January 9, 2019

Colette (2018)

Keira Knightly, Dominic West


Let start by saying I am 100% about this trend of highlighting women's stories, especially those whose work went uncredited for too long. Let me follow it up with my wish for those stories to be as accurate as possible.

It's not the story I have an issue with. It's the fact that it starred Keira Knightly. Now, I adore Keira. I've said it about a million different times in a million different forums. I will watch absolutely anything with her in it.

But she's not French. And honestly, if you're going to make a movie about one of the most prominent French novelists of all time, it seems more than a tad disrespectful to cast it with British actors. Like, how are you going to show Colette writing in French with a British-accented voiceover? 

The other thing: I love a good post-script after a movie has wrapped. But I found this particular post-script lacking. For all the work they spent building up her genius, they neglected to highlight the mind-boggling volume of work she actually put out over her lifetime. I understand the decision to focus the story only on a small portion of her life, but again, if you're going to do a post-script, at least do it justice.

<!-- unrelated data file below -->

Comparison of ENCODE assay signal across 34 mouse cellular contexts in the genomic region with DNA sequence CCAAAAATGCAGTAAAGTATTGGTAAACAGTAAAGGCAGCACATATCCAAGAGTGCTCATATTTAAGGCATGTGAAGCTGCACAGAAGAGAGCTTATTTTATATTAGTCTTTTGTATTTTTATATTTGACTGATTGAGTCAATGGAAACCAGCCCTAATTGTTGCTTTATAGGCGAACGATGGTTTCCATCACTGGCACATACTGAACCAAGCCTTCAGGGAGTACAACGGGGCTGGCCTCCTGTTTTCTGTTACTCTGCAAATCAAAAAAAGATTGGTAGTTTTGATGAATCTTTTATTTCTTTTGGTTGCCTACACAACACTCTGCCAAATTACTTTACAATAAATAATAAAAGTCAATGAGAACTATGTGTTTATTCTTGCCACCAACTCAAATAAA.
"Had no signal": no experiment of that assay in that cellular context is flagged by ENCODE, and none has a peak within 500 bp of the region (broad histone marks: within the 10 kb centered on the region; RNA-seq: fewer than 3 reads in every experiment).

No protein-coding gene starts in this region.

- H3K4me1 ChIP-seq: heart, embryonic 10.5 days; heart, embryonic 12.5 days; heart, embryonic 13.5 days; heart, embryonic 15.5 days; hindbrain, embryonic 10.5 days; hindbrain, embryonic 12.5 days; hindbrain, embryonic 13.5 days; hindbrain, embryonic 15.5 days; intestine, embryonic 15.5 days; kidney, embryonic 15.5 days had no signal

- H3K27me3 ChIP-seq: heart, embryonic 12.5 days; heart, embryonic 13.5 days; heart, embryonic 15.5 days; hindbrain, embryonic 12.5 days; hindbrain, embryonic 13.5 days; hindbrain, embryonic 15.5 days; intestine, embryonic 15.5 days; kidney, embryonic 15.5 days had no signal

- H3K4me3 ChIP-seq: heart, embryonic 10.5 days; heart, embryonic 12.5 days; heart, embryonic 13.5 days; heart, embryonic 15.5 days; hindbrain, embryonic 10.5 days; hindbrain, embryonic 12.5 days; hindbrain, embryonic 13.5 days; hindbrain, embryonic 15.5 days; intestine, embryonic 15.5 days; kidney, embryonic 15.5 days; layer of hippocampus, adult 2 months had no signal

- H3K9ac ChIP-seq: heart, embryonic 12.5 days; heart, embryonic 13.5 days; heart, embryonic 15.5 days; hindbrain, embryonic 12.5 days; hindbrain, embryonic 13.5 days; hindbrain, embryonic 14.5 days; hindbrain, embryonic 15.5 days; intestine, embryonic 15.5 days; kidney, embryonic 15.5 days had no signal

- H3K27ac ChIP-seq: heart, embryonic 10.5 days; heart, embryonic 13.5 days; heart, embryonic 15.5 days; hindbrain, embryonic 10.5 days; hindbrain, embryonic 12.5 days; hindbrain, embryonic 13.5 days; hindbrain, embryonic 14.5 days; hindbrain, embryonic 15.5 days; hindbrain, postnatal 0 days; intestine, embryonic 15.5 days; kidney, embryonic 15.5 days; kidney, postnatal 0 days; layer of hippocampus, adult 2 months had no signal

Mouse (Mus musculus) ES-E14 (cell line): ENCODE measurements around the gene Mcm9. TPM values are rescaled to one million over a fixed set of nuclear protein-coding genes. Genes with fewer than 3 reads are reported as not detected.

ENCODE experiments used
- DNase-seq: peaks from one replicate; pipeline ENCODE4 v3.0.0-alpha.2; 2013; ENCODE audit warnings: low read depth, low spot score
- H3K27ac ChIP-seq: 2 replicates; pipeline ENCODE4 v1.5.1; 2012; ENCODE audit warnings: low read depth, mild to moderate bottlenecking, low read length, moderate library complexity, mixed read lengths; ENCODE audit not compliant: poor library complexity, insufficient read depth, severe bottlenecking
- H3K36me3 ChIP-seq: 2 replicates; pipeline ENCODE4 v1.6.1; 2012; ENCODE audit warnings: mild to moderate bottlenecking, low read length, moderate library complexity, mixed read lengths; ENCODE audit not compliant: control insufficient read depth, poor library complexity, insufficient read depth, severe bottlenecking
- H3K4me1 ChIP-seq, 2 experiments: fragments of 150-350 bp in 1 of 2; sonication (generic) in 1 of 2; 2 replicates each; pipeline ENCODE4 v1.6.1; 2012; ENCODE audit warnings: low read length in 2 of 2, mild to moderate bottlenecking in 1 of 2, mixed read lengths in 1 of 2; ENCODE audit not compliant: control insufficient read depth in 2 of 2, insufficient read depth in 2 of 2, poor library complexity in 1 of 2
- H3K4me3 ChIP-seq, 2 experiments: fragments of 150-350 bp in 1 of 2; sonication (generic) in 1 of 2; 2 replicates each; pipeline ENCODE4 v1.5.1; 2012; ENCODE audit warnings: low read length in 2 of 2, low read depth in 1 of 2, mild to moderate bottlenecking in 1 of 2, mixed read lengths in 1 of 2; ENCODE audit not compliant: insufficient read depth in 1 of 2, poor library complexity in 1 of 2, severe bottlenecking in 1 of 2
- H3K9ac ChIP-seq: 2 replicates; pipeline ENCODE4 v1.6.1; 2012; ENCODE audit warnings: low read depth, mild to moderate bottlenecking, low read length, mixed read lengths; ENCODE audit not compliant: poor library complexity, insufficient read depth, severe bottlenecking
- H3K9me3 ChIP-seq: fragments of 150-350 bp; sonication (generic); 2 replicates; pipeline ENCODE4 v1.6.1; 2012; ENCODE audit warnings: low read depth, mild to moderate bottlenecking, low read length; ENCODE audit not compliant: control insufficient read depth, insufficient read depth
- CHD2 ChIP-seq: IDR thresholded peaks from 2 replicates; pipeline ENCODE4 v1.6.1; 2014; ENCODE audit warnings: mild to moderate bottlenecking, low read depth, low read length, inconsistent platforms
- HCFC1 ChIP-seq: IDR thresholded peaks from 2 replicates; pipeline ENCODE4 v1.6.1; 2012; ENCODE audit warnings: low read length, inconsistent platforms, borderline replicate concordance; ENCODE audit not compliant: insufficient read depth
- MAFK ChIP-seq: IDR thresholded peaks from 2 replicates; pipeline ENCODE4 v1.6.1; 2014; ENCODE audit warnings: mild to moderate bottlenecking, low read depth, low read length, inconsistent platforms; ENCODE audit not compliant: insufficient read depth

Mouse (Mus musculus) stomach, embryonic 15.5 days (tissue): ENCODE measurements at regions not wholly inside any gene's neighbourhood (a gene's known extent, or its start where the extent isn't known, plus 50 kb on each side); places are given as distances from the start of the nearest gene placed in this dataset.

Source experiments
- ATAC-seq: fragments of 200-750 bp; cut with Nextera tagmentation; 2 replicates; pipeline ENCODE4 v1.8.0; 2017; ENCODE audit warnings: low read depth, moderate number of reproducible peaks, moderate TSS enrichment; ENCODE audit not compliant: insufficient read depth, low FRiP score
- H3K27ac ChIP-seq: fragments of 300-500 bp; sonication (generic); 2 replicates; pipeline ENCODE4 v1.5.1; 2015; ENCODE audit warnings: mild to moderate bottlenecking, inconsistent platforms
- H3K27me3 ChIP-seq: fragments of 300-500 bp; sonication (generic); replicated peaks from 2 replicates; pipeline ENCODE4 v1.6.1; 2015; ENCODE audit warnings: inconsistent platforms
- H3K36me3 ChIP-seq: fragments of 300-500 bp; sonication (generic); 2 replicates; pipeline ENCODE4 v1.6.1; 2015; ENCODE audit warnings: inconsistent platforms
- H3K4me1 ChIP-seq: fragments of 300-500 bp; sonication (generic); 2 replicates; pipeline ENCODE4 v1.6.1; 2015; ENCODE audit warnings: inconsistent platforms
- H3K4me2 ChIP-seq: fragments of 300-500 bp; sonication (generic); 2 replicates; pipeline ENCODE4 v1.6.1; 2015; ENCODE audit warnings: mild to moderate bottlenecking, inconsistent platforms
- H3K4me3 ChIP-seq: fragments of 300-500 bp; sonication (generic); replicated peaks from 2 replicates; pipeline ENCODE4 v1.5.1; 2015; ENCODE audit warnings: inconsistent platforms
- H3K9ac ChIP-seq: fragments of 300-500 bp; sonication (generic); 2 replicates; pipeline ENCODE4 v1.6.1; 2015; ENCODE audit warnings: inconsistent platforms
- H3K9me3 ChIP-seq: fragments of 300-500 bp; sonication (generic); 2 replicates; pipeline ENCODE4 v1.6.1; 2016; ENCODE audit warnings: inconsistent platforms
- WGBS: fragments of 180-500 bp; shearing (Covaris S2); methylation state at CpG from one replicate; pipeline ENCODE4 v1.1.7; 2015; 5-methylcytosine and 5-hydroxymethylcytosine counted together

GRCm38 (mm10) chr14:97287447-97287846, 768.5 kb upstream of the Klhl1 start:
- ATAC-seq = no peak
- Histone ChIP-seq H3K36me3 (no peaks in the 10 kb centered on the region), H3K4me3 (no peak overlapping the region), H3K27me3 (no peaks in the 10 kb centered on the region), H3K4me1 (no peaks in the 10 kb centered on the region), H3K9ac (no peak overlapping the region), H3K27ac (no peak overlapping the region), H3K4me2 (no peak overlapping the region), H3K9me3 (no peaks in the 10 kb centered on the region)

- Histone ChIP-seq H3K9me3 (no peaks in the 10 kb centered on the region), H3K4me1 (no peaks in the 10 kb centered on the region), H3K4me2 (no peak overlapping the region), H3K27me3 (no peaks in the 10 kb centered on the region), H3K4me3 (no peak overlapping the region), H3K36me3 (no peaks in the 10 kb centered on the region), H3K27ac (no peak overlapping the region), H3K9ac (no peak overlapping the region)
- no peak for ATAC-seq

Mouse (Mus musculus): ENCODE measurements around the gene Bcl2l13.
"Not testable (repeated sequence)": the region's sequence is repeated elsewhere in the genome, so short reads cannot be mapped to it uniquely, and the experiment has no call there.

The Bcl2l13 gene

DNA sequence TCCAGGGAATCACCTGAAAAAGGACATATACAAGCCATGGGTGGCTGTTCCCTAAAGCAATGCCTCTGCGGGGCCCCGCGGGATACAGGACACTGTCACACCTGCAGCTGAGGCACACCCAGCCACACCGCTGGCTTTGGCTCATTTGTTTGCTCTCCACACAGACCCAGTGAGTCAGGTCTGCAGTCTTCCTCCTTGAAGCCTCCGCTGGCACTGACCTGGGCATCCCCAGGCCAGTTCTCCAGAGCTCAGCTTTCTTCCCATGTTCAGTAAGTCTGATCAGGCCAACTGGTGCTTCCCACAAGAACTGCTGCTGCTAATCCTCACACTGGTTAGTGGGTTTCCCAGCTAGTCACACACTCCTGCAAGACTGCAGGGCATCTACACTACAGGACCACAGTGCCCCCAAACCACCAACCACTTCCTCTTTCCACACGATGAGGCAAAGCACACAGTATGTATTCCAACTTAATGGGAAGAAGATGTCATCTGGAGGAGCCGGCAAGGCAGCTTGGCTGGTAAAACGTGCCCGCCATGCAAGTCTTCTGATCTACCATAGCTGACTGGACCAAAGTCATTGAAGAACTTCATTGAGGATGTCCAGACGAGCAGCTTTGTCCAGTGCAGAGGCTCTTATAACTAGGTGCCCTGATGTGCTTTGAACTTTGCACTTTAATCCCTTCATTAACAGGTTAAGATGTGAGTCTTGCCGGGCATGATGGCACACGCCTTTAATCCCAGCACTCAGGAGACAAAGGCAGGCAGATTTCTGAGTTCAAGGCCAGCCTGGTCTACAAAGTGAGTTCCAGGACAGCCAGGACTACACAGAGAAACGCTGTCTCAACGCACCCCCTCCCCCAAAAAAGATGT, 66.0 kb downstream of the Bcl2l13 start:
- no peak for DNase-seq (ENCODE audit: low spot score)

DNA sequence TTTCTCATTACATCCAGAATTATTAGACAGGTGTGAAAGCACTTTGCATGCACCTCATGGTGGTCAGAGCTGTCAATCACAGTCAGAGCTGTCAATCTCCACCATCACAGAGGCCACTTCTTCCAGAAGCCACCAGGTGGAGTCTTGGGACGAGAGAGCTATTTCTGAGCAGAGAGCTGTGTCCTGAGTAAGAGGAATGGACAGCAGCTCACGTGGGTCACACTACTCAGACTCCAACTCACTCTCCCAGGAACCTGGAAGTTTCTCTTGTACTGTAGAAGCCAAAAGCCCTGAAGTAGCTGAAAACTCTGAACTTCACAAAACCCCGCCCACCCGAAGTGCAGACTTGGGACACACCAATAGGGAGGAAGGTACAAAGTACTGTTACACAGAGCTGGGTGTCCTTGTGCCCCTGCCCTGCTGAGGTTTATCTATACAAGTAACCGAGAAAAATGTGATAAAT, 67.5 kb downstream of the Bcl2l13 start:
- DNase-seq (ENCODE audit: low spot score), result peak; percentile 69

That being said, there is a lot to like about the rest of the movie. It's a story about writers, which I will almost always love, even if I get frustrated at the portrayal that writers sit down and knock out a book in one sitting with minimal re-writes. (Who knows, maybe they used to back in the day.) But more than that, it's a story about female empowerment and the audacity of women pursuing their own happiness and worth. So naturally, my type of movie. 

It also leans into the LGBTQ aspect of Colette's life, showing her same sex relationships with the same unflinching sensuality that is usually reserved for heterosexual couples. It uses proper gender pronouns for "Missy," her long-term androgynous partner, and even delves into the politics of fashion at the turn of the century. Not to mention, the dresses. Oh God, the dresses (and hats). Let's just say I want the costume designer on this set to dress me in real life. 

So, the authenticity problems aside, it was still enjoyable to watch. But what do I know? I'm bound to love almost anything Keira Knightly is in.

Final word: Interesting story, but would have been more authentic with French actors.

P.S. If this movie doesn't get nominated for Best Costume Design at the Oscars, I'm going to flip a friggin table. I have never wanted to look like someone in a movie as much as I did in this one.


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